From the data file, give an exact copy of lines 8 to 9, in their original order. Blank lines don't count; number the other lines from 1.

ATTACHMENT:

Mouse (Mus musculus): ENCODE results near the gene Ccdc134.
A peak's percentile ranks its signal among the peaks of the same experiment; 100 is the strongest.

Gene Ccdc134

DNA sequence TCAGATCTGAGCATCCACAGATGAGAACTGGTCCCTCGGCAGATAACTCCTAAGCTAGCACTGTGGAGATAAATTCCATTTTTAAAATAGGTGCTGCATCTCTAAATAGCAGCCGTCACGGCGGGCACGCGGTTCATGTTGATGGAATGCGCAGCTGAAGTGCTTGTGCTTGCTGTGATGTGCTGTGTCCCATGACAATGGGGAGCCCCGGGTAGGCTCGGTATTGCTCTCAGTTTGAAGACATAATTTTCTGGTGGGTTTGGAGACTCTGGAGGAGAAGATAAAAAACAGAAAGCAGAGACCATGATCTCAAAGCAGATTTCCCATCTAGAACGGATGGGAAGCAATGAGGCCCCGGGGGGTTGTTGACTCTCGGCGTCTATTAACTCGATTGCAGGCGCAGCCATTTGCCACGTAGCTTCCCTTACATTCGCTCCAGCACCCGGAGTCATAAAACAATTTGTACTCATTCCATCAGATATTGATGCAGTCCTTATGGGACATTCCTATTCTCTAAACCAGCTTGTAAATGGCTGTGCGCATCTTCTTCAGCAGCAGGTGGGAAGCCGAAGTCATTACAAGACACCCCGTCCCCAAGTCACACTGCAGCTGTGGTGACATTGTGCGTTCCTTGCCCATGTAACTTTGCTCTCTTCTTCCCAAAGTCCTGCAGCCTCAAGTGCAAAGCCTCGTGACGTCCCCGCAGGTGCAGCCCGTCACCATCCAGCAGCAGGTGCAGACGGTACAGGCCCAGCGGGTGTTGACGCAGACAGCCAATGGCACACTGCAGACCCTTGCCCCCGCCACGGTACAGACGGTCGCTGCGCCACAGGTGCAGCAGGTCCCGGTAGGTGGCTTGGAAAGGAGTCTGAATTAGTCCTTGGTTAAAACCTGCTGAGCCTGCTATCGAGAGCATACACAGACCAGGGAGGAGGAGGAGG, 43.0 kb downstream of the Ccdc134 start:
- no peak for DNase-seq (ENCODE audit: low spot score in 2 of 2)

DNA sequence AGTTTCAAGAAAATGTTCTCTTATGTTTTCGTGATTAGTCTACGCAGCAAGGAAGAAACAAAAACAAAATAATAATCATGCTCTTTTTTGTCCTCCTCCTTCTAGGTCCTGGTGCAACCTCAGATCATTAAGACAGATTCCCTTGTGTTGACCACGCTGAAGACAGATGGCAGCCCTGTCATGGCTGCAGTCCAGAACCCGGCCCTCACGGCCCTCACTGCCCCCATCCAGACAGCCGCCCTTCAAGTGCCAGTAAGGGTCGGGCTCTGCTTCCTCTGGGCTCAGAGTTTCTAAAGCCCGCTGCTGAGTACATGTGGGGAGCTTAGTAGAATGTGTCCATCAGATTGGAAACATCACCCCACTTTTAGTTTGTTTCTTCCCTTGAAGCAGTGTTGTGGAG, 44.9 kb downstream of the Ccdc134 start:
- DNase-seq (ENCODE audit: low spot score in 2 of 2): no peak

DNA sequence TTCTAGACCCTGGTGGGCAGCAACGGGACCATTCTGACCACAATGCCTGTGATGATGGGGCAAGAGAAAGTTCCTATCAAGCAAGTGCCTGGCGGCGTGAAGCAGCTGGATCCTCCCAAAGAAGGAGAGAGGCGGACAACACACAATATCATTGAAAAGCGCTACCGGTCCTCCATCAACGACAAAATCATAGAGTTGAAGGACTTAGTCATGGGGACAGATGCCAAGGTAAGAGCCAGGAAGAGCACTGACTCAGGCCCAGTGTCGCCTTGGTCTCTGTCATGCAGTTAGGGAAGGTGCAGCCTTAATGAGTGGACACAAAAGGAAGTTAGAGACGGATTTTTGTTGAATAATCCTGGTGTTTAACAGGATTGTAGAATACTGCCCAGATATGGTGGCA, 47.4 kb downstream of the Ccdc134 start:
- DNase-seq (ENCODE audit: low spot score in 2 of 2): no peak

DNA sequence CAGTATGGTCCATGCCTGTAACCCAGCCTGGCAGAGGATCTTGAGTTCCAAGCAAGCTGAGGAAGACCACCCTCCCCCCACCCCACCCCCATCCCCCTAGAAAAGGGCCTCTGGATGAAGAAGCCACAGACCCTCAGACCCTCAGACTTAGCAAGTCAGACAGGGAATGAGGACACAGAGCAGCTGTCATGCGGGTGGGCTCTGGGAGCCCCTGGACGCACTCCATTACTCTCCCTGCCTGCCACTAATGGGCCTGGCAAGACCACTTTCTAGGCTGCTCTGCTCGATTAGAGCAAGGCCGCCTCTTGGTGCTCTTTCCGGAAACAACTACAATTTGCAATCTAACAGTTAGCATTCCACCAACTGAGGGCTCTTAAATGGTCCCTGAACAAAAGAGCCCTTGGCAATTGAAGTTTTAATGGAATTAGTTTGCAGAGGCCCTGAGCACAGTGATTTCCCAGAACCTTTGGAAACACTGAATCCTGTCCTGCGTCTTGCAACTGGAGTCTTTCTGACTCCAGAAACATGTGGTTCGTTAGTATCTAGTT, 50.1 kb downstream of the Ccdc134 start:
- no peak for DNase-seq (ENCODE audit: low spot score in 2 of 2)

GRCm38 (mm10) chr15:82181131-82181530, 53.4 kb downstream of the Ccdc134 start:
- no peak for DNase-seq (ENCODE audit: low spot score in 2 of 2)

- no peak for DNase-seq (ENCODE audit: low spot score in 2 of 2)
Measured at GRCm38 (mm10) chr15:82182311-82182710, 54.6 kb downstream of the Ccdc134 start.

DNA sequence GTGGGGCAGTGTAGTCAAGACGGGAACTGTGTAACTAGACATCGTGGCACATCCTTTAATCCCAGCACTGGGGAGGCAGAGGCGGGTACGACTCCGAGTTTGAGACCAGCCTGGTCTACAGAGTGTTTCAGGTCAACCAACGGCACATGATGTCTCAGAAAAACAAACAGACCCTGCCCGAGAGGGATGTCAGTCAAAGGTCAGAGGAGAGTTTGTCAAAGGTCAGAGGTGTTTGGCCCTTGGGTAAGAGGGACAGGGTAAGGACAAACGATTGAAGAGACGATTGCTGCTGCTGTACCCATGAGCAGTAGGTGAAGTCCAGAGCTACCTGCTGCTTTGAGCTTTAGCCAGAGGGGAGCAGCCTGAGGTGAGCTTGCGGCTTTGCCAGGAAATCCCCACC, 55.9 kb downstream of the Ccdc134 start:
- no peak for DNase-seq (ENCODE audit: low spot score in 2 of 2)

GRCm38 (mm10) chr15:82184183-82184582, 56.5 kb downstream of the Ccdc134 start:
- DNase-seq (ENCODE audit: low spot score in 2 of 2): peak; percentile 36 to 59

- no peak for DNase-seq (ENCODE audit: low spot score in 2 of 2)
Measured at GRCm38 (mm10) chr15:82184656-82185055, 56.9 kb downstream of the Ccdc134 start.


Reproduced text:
DNA sequence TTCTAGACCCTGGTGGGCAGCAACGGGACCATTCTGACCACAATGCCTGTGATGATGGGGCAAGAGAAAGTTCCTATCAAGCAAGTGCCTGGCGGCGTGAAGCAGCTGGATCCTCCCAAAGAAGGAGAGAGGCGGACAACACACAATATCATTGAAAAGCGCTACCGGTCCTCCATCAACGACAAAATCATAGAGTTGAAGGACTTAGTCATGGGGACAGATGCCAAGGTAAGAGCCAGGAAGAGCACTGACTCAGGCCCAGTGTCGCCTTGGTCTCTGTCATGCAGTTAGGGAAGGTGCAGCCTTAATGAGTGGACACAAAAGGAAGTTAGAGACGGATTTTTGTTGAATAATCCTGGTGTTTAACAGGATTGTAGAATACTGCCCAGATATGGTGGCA, 47.4 kb downstream of the Ccdc134 start:
- DNase-seq (ENCODE audit: low spot score in 2 of 2): no peak